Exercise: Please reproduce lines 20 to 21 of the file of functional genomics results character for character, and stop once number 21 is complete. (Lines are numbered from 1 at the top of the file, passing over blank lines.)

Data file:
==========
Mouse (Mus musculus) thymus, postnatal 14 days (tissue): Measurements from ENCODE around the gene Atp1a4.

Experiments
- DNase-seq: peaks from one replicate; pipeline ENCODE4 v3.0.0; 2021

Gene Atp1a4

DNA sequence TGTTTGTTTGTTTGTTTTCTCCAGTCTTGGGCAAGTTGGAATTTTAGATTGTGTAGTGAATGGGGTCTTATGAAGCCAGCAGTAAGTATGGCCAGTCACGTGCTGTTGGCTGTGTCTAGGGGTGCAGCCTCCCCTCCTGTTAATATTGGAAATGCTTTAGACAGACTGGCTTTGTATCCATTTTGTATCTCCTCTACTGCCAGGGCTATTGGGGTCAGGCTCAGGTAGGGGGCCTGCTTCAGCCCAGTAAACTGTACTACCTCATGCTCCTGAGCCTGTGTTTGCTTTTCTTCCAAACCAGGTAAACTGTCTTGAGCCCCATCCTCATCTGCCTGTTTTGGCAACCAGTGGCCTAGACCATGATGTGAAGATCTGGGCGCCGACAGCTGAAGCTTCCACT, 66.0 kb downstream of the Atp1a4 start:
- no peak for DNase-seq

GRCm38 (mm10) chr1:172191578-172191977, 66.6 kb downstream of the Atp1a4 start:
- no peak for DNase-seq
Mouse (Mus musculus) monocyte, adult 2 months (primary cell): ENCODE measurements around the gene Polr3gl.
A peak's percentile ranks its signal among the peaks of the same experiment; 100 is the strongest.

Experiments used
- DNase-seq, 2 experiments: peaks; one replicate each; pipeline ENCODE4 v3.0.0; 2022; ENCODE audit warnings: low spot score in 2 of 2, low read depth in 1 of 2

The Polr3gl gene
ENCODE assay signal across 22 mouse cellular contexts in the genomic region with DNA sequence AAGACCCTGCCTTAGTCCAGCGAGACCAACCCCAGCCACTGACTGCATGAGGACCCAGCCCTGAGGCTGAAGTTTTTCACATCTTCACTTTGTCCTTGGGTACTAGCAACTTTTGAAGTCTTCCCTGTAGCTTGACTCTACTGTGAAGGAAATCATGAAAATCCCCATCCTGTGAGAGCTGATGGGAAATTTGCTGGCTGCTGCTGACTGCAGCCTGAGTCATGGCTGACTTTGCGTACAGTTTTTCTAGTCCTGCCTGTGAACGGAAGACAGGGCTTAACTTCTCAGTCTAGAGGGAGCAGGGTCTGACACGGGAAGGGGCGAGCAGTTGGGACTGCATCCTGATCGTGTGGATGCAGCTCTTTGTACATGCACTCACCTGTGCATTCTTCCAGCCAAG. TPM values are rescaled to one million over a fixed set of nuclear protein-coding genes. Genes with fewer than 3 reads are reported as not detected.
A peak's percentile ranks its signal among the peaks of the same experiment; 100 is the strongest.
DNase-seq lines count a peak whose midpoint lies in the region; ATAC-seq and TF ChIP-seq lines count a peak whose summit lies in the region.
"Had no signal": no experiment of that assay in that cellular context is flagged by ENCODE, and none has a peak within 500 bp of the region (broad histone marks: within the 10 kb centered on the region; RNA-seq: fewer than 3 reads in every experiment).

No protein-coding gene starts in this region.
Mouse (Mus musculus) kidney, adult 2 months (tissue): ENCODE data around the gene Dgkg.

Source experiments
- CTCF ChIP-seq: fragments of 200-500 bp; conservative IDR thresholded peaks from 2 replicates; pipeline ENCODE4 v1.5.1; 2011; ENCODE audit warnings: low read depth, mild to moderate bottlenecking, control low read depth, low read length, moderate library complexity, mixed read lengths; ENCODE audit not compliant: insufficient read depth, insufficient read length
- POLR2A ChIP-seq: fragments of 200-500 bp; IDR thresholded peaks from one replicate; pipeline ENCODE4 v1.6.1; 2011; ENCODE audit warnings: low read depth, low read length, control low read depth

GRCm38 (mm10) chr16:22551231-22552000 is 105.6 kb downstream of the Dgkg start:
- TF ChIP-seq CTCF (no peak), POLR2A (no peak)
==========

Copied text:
Source experiments
- CTCF ChIP-seq: fragments of 200-500 bp; conservative IDR thresholded peaks from 2 replicates; pipeline ENCODE4 v1.5.1; 2011; ENCODE audit warnings: low read depth, mild to moderate bottlenecking, control low read depth, low read length, moderate library complexity, mixed read lengths; ENCODE audit not compliant: insufficient read depth, insufficient read length